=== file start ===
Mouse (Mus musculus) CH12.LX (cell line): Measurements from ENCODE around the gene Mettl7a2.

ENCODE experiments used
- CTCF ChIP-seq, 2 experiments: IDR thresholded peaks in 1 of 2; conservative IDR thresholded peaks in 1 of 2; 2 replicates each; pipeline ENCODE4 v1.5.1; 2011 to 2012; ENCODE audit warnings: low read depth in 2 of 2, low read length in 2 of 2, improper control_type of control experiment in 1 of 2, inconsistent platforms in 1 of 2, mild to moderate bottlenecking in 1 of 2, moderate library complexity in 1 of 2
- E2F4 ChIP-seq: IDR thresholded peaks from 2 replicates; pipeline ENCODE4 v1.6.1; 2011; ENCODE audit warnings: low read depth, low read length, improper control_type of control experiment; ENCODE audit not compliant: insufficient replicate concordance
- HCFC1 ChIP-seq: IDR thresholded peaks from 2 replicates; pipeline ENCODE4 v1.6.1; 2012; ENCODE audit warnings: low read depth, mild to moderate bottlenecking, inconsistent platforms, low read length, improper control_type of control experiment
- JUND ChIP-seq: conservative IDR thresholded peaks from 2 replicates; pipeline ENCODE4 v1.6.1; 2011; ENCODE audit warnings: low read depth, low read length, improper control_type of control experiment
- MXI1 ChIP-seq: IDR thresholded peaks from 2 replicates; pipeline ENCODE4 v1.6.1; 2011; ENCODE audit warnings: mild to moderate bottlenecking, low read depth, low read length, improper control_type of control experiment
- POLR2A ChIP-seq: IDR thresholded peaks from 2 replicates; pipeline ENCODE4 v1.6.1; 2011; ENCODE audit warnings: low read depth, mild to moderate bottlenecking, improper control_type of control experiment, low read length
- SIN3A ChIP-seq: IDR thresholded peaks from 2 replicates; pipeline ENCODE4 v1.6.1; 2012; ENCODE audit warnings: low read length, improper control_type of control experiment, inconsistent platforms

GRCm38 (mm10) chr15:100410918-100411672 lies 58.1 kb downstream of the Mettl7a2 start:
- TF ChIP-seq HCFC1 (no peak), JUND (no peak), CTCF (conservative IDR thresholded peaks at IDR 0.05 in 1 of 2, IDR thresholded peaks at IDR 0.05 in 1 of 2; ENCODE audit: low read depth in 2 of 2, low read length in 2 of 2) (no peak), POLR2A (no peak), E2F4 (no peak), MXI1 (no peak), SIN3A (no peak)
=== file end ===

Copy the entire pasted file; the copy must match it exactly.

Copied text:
Mouse (Mus musculus) CH12.LX (cell line): Measurements from ENCODE around the gene Mettl7a2.

ENCODE experiments used
- CTCF ChIP-seq, 2 experiments: IDR thresholded peaks in 1 of 2; conservative IDR thresholded peaks in 1 of 2; 2 replicates each; pipeline ENCODE4 v1.5.1; 2011 to 2012; ENCODE audit warnings: low read depth in 2 of 2, low read length in 2 of 2, improper control_type of control experiment in 1 of 2, inconsistent platforms in 1 of 2, mild to moderate bottlenecking in 1 of 2, moderate library complexity in 1 of 2
- E2F4 ChIP-seq: IDR thresholded peaks from 2 replicates; pipeline ENCODE4 v1.6.1; 2011; ENCODE audit warnings: low read depth, low read length, improper control_type of control experiment; ENCODE audit not compliant: insufficient replicate concordance
- HCFC1 ChIP-seq: IDR thresholded peaks from 2 replicates; pipeline ENCODE4 v1.6.1; 2012; ENCODE audit warnings: low read depth, mild to moderate bottlenecking, inconsistent platforms, low read length, improper control_type of control experiment
- JUND ChIP-seq: conservative IDR thresholded peaks from 2 replicates; pipeline ENCODE4 v1.6.1; 2011; ENCODE audit warnings: low read depth, low read length, improper control_type of control experiment
- MXI1 ChIP-seq: IDR thresholded peaks from 2 replicates; pipeline ENCODE4 v1.6.1; 2011; ENCODE audit warnings: mild to moderate bottlenecking, low read depth, low read length, improper control_type of control experiment
- POLR2A ChIP-seq: IDR thresholded peaks from 2 replicates; pipeline ENCODE4 v1.6.1; 2011; ENCODE audit warnings: low read depth, mild to moderate bottlenecking, improper control_type of control experiment, low read length
- SIN3A ChIP-seq: IDR thresholded peaks from 2 replicates; pipeline ENCODE4 v1.6.1; 2012; ENCODE audit warnings: low read length, improper control_type of control experiment, inconsistent platforms

GRCm38 (mm10) chr15:100410918-100411672 lies 58.1 kb downstream of the Mettl7a2 start:
- TF ChIP-seq HCFC1 (no peak), JUND (no peak), CTCF (conservative IDR thresholded peaks at IDR 0.05 in 1 of 2, IDR thresholded peaks at IDR 0.05 in 1 of 2; ENCODE audit: low read depth in 2 of 2, low read length in 2 of 2) (no peak), POLR2A (no peak), E2F4 (no peak), MXI1 (no peak), SIN3A (no peak)